History, Biology, Culture
- Published: April 2022
For Professors: Exam Copies
- Buying Options
The historical study of food and the anthropology of food are recent and growing fields of scholarly inquiry. An understanding of these aspects of life can reveal much about a culture’s crop production, economy, preparation methods, festivals, foodways, history, and environmental care and degradation. This beautifully illustrated book by one of the Caribbean’s pre-eminent historians, B.W. Higman, sheds new light on food and cultural practices in Jamaica from the time of the earliest Taino inhabitants through the introduction of different foodways by enslaved peoples, to creole adaptations to the fast-food phenomena of the twentieth and twenty-first centuries. The author examines the shift in Jamaican food practices over time, from the Tainos’ use of bitter cassava to the Maroons’ introduction of jerk pork, and the population’s love affair with the fruits of the island such as pawpaw, guava, star apple, and avocado pear. In this accessible study, Higman traces how endemic animals, delicacies such as the turtle, ringtail pigeon, black land crab and mountain mullet, barely retained their popular status into the early twentieth century and are now almost completely forgotten, their populations dramatically depleted, often endangered.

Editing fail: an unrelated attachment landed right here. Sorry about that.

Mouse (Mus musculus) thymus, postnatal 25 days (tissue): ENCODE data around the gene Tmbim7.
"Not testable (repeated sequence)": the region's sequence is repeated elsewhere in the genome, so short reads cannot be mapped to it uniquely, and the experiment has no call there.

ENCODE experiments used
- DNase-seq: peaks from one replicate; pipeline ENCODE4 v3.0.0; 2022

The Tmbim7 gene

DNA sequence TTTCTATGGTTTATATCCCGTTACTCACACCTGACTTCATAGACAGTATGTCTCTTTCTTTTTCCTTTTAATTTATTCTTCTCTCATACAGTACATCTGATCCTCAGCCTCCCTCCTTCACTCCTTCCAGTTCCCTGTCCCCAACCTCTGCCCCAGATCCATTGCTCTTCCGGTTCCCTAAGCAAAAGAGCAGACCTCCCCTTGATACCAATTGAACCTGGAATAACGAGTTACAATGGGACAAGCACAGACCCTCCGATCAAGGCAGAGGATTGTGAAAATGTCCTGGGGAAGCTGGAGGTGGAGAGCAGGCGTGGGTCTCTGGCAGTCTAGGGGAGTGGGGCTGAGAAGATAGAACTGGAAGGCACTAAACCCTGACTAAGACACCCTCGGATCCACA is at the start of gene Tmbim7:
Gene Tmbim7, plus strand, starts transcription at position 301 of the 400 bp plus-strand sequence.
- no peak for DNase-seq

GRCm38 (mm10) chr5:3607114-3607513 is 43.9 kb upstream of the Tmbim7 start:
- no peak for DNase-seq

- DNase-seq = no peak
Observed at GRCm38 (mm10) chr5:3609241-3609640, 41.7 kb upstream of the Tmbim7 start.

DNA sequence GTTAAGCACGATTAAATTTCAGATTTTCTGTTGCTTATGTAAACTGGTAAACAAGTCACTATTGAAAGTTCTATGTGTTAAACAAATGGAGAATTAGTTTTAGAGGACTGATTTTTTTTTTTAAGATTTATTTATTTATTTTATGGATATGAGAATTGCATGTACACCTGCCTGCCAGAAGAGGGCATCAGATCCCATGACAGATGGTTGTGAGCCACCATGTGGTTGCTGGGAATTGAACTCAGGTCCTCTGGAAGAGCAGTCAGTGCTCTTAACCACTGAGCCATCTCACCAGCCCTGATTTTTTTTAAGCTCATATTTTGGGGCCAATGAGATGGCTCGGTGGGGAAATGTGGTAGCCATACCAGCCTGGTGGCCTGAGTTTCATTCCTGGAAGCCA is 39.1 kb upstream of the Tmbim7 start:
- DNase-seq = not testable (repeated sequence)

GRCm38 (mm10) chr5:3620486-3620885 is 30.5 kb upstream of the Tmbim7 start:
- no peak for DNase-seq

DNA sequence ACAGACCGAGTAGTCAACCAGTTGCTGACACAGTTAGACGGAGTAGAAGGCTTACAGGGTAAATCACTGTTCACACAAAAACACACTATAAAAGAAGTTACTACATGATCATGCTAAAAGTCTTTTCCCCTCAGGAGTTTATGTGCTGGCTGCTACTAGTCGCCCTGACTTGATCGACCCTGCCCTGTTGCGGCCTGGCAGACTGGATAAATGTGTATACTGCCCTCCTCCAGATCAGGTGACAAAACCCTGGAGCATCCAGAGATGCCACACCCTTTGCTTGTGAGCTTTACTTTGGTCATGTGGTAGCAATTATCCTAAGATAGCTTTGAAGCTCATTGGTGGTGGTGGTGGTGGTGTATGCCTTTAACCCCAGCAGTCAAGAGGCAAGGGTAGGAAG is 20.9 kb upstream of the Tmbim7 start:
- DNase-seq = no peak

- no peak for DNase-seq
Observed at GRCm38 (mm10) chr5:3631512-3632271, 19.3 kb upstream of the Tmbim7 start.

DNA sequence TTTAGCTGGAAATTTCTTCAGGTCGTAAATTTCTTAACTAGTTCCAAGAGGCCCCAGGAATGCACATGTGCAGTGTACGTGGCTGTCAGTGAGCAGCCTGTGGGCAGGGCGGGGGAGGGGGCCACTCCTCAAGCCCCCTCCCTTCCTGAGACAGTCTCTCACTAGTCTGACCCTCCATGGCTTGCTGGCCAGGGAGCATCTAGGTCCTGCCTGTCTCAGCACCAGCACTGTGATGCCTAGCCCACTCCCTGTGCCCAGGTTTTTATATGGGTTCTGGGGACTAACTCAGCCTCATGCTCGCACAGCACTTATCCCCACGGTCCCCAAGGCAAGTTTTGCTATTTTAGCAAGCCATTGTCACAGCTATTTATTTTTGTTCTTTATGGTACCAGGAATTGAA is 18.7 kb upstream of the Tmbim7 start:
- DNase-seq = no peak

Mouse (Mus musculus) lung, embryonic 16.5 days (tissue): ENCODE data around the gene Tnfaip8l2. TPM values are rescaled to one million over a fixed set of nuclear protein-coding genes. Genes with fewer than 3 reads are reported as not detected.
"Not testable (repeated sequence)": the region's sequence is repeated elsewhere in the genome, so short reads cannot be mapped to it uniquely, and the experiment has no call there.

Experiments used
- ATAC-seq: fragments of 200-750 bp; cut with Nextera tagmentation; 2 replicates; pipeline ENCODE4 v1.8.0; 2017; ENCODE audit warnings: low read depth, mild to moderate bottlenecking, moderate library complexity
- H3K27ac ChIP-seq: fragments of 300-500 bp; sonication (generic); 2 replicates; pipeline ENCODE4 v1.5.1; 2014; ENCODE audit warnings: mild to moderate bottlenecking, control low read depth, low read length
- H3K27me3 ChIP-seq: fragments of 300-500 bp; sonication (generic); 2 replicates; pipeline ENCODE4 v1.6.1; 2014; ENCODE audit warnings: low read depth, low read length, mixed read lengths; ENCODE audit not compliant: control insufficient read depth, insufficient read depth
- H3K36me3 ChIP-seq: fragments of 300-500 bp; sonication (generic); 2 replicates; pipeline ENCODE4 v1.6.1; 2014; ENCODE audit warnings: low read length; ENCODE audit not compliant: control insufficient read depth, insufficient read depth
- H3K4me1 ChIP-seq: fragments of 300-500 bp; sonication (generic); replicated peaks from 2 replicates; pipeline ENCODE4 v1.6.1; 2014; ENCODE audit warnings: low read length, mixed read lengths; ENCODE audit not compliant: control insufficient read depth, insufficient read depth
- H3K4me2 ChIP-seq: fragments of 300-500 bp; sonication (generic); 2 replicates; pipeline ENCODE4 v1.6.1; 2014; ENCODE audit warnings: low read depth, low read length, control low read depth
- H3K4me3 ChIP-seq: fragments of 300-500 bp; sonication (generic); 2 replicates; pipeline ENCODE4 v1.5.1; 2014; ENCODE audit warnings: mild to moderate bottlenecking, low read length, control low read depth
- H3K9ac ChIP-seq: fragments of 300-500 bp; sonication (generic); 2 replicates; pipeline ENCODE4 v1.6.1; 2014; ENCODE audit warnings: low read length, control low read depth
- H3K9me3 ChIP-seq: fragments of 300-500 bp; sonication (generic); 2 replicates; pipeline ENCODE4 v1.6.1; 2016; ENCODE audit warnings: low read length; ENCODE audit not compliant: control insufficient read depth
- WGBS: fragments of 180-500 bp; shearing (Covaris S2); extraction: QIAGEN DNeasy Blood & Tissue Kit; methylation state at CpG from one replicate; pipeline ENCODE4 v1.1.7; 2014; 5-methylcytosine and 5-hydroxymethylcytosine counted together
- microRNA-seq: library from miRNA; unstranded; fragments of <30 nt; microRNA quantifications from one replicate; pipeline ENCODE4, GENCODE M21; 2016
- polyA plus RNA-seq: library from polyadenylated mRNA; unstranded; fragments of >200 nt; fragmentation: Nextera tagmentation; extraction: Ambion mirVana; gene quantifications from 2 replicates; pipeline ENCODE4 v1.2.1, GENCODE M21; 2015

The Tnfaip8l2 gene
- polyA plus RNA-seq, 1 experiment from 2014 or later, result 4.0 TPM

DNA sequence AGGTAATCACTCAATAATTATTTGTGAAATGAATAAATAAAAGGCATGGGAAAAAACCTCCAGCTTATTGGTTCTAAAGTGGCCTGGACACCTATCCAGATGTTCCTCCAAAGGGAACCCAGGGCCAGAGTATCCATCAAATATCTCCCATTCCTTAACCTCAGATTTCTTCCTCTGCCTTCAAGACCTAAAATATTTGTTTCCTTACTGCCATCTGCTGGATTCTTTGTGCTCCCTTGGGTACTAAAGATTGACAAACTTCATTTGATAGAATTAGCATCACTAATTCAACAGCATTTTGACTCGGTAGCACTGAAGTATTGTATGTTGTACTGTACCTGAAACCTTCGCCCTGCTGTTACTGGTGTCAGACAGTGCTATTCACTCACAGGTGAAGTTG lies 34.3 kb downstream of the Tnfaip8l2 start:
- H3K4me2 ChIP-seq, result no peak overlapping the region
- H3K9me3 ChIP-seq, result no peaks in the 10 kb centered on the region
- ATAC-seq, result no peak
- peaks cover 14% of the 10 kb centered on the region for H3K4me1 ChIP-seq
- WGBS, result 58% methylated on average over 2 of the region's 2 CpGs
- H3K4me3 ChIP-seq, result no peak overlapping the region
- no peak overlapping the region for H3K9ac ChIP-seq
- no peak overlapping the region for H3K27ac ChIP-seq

The two main sections of the book deal separately with plants and animals. Plants are grouped together according to the parts of them used as food: roots, stalks and leaves, fruits and seeds. Generally, all aspects of a particular plant have been discussed together and the plant as a whole has been located in its dominant use. Animals are treated in the same way, putting all of their uses in a single place but grouped into biological families.
- Prose Finalist, Archeology and Anthropology, 2008
- Book Industry Association of Jamaica, Best Reference Book, 2008
- Notable Book, Caribbean Review of Books, 2008